Retail stocks sobered up Friday, a day after better than expected June same-store sales spurred a rally that prompted the broader markets to post record gains. The results bettered Wall Street’s low expectations based on consumer spending concerns because of high gas prices and a slowdown in the housing market.
The S&P Retail Index ended the trading week up at 528.54, rising 0.29 percent.
The U.S. Department of Commerce on Friday said June retail and food sales fell to $373.9 billion, down 0.9 percent from May, but up 3.8 percent from the year-earlier period.
“We view [Thursday’s] strength in retail equities as more of a temporary rally than the beginning of a more constructive move, given the high degree of pessimism that had been built into expectations,” Jefferies & Co. Inc. analyst Timothy Allen wrote in a research note. “While the backdrop for equities in general remains favorable, we see a greater probability of disappointing consumer-related data in coming months.”
Allen noted that while retailers are reporting “pockets of strength,” the general outlook for July same-store sales remains mixed because of the recent rise in interest rates, a more stringent lending environment and the housing market’s correction.
But Telsey Advisory Group’s Dana Telsey painted a more optimistic picture for the July comps period, citing “healthy” June results and expected strength in fall merchandise, both of which she said had tempered concerns for now.
“Retailers should benefit from the calendar shift resulting from the 53rd week last year, 23 tax-free days versus eight last year, and a mix of wear-now and new back-to-school product,” Telsey wrote in a note.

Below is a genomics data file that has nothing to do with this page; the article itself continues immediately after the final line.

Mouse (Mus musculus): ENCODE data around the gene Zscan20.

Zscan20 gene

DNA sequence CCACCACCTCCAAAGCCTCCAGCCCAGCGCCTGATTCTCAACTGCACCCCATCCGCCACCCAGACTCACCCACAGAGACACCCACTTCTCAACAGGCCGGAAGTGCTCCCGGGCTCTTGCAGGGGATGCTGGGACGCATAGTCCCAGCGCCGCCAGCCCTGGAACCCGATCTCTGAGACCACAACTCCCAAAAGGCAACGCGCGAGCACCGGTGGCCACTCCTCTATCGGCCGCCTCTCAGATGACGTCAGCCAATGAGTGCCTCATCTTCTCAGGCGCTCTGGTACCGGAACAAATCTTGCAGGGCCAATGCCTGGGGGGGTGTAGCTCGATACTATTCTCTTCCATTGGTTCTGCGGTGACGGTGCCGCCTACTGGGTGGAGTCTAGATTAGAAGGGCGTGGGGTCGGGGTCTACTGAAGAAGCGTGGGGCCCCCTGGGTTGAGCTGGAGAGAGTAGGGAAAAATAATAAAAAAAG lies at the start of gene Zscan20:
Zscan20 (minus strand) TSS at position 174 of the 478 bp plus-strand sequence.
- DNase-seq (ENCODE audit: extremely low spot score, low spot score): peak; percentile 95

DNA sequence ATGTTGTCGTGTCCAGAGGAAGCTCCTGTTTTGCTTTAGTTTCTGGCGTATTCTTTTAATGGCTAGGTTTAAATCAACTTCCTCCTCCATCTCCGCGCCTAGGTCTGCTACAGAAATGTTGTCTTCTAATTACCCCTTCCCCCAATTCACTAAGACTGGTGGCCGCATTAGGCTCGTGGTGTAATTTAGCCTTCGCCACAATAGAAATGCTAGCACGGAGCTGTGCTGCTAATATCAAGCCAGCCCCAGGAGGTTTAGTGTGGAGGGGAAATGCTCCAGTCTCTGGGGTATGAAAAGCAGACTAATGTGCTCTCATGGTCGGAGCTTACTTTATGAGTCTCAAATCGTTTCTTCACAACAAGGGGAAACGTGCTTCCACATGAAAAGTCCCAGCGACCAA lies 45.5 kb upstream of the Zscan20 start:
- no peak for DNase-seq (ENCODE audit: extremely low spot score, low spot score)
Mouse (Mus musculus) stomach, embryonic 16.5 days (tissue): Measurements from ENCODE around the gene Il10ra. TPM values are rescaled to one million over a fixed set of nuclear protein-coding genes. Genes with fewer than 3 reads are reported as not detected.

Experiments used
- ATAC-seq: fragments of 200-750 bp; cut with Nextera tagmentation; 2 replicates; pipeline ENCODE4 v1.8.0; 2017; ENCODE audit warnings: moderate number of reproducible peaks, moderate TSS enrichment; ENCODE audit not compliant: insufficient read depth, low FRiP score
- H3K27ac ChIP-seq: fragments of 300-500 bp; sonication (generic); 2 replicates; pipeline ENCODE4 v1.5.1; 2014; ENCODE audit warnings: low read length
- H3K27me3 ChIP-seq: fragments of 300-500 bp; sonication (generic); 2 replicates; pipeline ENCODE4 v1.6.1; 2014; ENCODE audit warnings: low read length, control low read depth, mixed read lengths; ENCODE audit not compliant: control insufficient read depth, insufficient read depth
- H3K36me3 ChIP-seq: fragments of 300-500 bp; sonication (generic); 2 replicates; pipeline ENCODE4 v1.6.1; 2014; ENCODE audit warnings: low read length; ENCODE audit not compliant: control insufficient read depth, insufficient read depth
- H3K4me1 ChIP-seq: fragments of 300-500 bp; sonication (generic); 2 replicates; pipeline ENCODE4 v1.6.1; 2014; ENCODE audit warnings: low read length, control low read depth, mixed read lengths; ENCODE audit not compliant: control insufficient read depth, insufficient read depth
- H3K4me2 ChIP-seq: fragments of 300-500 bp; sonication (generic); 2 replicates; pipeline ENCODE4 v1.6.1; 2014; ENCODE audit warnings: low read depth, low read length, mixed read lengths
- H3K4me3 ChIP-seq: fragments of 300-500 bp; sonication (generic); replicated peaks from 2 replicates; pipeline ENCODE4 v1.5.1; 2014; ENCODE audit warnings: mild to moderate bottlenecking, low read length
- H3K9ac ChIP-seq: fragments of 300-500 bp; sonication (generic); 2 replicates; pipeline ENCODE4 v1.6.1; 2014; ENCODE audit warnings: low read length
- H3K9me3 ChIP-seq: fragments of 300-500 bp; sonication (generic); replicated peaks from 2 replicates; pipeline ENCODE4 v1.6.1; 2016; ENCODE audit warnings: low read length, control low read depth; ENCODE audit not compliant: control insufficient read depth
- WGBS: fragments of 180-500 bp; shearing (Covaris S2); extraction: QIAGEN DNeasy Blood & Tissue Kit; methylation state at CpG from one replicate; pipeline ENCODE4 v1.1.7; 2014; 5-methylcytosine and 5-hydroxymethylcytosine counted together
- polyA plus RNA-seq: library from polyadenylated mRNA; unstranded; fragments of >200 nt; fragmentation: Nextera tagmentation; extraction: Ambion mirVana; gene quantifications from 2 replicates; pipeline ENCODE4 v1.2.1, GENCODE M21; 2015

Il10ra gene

Citigroup analyst Deborah Weinswig also pointed to the calendar shift to support her expectation that July will be a “very strong month.”
“Specifically, retailers had a week of clearance moving into June and will have a week of back-to-school moving into July,” Weinswig wrote.
But Jefferies’ Allen warned that potential erosion in consumer-relevant data might take several months to be felt.
“A year ago, when interest rates on 10-year bonds and 30-year mortgages rose to similar levels as today during the April/June time frame, the negative affect was not fully seen until a few months later,” said Allen, who noted that weakness in housing turnover, as well as consumer spending and confidence, was seen in June following peak rates.
This story first appeared in the July 16, 2007 issue of WWD. Subscribe Today.
Bear Stearns analyst Randal Konik listed five reasons to avoid shares of Urban Outfitters Inc.: business model concerns, unrealistic long-term growth and margin expectations, near-term earnings risk, overly positive analyst sentiment and valuation. “Despite being down 20 percent in the past 45 days, we think there is still room for another 20 percent correction,” wrote Konik.
At Susquehanna Financial Group, analyst Thomas Filandro noted that negative traffic continued to hamper Gap Inc.’s performance and wrote that with no fall TV advertising campaign planned at the Gap division, “we remain concerned that shopper traffic will remain muted.”
Robert W. Baird & Co. analyst Mitch Kummetz noted that Pacific Sunwear of California Inc. was on track to report mid-single-digit comps for the quarter after good, but promotion-driven, June same-store sales numbers. “We don’t doubt that the company’s business is getting better, but the shares aren’t inexpensive unless there is a lot of upside to the numbers, which we don’t happen to believe to be the case,” Kummetz wrote.